Their sixth album, titled Dynamite was released on 20 June 2005. It reached #3 on the UK charts. The first single, "Feels Just Like It Should" was released early in June, the second, "Seven Days in Sunny June" released on 15 August 2005, followed by the third, "(Don't) Give Hate A Chance" on 7 November 2005.

Jamiroquai released a greatest hits collection, High Times: Singles 1992-2006 in November 2006. The release of this album marked the end of Kay’s eight-album contract with Sony. The album reached the number 1 spot in the UK album chart after its first week of release. The album featured two new tracks, "Runaway" and "Radio". On 18 September 2006, "Runaway" was given its first play by UK radio stations. It was released as a single on 30 October 2006. Kay remarked that compilation was released purely out of contractual obligation: "2006, they're out of the fucking picture." [3]

[edit] Post-Sony

Shoot The Moon (Montreux jazz festival, 2003)
30-second snippet of the only recorded live performance of "Shoot the Moon", a song which was dropped in the early days of the A Funk Odyssey recording sessions.
Problems listening to this file? See media help.

In October 2006, Jamiroquai recorded a live session for Live from Abbey Road at Abbey Road Studios. Their performance was shown alongside those of Damien Rice and the Goo Goo Dolls on the UK's Channel 4 in January 2007. In May 2006 Jamiroquai performed during the Laureus Sports Awards in Barcelona;[4] the event was later televised by NBC in June.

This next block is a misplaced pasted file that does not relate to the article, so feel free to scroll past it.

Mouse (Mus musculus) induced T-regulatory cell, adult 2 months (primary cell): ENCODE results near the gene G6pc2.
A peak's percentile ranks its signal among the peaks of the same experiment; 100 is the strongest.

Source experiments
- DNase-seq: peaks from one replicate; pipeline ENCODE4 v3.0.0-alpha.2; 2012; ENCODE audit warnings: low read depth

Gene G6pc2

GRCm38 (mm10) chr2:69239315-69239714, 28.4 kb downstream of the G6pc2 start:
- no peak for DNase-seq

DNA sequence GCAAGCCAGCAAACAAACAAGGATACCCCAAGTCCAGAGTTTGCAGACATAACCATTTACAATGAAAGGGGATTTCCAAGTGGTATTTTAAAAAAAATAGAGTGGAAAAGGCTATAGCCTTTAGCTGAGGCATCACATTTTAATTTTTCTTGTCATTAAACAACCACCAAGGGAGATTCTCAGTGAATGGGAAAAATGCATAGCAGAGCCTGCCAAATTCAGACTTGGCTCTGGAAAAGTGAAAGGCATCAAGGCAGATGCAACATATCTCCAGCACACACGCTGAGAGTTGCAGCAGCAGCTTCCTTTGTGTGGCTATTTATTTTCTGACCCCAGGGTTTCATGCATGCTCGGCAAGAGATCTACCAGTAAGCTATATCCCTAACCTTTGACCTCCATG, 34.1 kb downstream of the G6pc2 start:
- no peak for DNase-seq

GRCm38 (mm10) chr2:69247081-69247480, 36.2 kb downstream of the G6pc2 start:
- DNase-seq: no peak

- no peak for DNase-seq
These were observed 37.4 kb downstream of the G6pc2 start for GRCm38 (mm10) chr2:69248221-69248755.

In March 2006, Jamiroquai announced their switch to Columbia Records. Future releases will appear under the Columbia imprint.[5]

During February in 2007 Jamiroquai performed the record breaking Gig in the Sky in association with Sony Ericsson.

After leaving Sony, the band began work on their seventh project, and several collaborations and side-projects. In a very short mid-2007 interview with Jamirotalk, drummer Derrick McKenzie expressed his satisfaction with leaving Sony as the beginning of a period in which the band will have more creative control over their own work, together with plenty of room for experimentation and lack of pressure from a record company.[6]

[edit] 7th Album and Beyond

On 11 January 2008, Jay Kay himself posted a news item in which he thanked everyone who wished him the best for his birthday, and announced that the writing process for the new album has just begun.[7] Only a day earlier, drummer Derrick McKenzie posted an article on his MySpace weblog that the recording process for the same record has also begun.[8]

On 15 January 2008, the band confirmed that the recording process begun. According to the news item, eleven tracks have already been written for the new album, with more to come. As of now, none of the tracks' names are known. [9]

On 13 February 2008, the band announced from their website that it will perform at the World Stage of the Rock in Rio — Madrid festival, being held in Arganda del Rey, Madrid with others artists who have (then) yet to be announced.[10]

On 28 February 2008, Jamiroquai performed at the Khodynka Arena in Moscow, Russia at the launch of the new Audi A4 car.

On 22 June 2008, Jamiroquai performed at the Wianki Festival in Kraków, Poland.

On 4 July 2008, the band performed in front of a 75,000 people audience in the Rock in Rio Madrid festival. Tour dates were planned for July and August of 2008.